Seward and the Exit Glacier (Corinne)

We were lucky. The drive from Anchorage was sunny so we saw
the scenery at its best. It was beautiful. I had a good idea of what we would
end up doing at Seward. It was expensive though and we were tossing up whether
we should do it after spending more unexpected money on car and bike
maintenance in Anchorage. Should we really be spending more money on doing
this? Hmm…

After a few days of mulling it over we decided to treat
ourselves. We were here in Alaska “NOW” and this might be the one and only time
we could do it. What had keyed our excitement was a day out on a boat exploring
the Kenai National Park and seeing up close and personal a 10,000+ year old
Tidewater Glacier. A Glacier which had bits the size of cars cracking off and
tumbling into the sea! The pictures in the brochures told it all!

 

Arriving in Seward and drying all our camping gear in the
sun, we were intrigued to see gorgeous pet looking rabbits hopping around
everywhere? Sure enough someone had let two pet rabbits go in the 70’s – LOL!
Now they were everywhere and fairly tame! The kids loved chasing them around.

This was a great camp and the cheapest yet. It was just $10
for a tent a night and right on the edge of the water. The views were
stupendous!

We’d stopped by the Visitor Centre on the way in, and I had
been particularly shocked by the sheer size of the brown Kodiak bear they had
stuffed in the foyer. The elderly lady didn’t help matters when she said no
that was normal size. Crikey! I didn’t want to run into any. They are the same
size as Polar Bears!

We took a day to go and see the Exit Glacier. You could
drive there by car and walk up to a good view point of it. It was a lot of fun
and incredibly shocking seeing how fast it had shrunk and was shrinking! A
woman with two children remarked she had seen it 25 years earlier and couldn’t
believe how much had gone.

Speaking to a kind elderly Ranger volunteer who comes up
from Florida every year for six months, he took the three children under his
wing as we spoke to him about our trip. When I told him about us leaving
everything behind and even David resigning from his job, he remarked that

“We were teaching the children not to be afraid of taking
risks!”

I liked that, and immediately
replied with

“We thought it was a risk worth taking!”

So many people are literally shocked at what we are doing
when we tell them! It is obviously very uncommon for a family to be travelling.
In fact someone mentioned we were like the Travelling Eliza Thornbury Family!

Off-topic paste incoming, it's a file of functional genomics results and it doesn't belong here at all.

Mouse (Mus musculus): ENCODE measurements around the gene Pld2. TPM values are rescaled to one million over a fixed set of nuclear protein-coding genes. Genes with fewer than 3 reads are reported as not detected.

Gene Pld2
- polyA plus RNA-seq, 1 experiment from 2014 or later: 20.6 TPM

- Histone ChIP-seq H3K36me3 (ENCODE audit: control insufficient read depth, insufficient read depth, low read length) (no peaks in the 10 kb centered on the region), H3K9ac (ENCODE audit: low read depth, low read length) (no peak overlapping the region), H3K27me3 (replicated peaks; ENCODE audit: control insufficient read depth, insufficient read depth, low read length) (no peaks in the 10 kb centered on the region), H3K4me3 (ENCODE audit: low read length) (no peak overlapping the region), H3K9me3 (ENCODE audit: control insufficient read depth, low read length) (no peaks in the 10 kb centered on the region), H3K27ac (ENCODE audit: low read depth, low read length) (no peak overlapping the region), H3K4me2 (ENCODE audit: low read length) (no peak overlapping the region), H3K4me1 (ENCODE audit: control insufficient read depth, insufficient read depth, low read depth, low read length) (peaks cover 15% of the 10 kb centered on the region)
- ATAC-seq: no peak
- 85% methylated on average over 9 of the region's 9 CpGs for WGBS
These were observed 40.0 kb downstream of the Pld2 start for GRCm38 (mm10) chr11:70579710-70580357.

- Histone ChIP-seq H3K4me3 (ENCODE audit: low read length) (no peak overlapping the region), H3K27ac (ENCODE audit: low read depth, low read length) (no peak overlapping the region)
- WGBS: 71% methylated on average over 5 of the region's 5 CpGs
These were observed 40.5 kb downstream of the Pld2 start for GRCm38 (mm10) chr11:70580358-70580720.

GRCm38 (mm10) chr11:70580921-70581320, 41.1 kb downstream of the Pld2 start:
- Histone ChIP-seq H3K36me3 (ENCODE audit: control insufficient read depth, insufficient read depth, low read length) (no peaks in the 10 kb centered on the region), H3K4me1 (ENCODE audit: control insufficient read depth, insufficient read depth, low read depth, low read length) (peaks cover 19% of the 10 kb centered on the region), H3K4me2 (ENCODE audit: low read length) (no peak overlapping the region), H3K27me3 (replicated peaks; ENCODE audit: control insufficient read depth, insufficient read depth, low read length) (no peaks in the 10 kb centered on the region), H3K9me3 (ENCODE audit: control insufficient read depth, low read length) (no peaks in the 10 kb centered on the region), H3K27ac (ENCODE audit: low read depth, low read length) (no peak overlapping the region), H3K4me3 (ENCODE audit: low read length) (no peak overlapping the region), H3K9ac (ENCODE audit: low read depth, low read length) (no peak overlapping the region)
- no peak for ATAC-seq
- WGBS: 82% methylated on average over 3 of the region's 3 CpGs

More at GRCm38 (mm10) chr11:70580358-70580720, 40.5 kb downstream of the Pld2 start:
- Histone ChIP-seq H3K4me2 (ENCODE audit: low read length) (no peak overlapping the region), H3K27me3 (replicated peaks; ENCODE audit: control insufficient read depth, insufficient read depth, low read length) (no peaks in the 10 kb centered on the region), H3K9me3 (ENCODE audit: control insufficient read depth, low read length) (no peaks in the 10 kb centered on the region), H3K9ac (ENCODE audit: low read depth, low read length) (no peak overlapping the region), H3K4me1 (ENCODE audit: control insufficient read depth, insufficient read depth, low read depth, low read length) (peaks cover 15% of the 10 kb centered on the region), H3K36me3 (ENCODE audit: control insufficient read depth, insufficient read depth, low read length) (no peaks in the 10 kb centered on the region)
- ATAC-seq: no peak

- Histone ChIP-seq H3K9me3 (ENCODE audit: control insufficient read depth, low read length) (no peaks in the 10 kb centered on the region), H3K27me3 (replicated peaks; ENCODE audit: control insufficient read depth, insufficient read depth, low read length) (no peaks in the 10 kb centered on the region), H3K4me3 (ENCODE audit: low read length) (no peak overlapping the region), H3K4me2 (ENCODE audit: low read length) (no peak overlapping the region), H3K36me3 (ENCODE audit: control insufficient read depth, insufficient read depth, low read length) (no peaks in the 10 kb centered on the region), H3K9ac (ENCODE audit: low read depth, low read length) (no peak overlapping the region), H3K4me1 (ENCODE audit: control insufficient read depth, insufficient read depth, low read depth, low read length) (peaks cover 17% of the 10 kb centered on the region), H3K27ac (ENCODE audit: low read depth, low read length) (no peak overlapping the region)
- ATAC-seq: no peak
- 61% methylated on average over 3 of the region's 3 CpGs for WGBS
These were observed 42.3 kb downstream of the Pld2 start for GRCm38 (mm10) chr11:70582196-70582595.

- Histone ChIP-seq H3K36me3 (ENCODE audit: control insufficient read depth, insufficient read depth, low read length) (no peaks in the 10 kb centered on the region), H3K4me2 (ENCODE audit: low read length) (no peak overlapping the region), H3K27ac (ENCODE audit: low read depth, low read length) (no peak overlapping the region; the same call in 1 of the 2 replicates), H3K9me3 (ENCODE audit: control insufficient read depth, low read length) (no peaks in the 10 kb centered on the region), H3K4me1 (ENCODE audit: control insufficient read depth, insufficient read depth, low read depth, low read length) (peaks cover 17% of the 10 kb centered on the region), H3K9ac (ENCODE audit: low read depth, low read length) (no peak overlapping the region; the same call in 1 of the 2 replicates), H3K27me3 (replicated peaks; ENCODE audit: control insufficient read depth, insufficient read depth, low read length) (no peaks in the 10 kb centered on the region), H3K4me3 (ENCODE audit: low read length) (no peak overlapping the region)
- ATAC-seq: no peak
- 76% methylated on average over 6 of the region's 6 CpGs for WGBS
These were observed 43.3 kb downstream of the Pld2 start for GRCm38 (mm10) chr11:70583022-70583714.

Funny!

I know it may seem strange to some, but for us it was an
idea that just felt exciting! We had a good life, a great house and we could
have stayed living like that until retirement age. But that is not us. We love
travelling and the thought of the children getting something out of this too
felt like the right thing to do.  I know they will use this experience ahead in some way.

It is simply what they came to do.

Before he left us the Ranger remarked that we could walk the
other path and get up close to the Glacier to touch it. It would mean crossing
a few rivers on the way but it was easier now than a week ago, as the main
river had apparently changed its course. I took that as a sign we were meant to
go. It sounded like it was unusual to be able to get so close.

I asked the kids if they were keen. They were pretty
unenthusiastic, but I said “Let’s do it” I looked at the Ranger and we both
laughed remarking at the youth of today! I bet it was a whole different way of
life when he was a young man!

Of course it ended up being the highlight of the day with
the kids laughing at Mum walking through the FREEZING water, as the kids and
David used the stepping stones. I didn’t feel comfortable risking falling with
the good camera on wobbling stones! On the way back I walked barefoot on the
stones which felt much better. Like how I used to do it in another time. I felt
like an Indian!

Getting up close to it was something else indeed. We’d been
warned not to get under the toe as it was dangerous and it was easy to see why!
Breaking off bits of ice we happily sucked on ancient ice water while walking
back.

The flies were wearisome, they bit! While I filled out a
survey the three children did another Junior Ranger Booklet each and just
before the office closed were indicted as Junior Park Rangers in front of other
amused tourists! It is quite a serious oath, swearing to protect the Earth and
its wildlife!

We left there feeling tired but delighted. It was great to
be up close to our first Alaskan Glacier!

 

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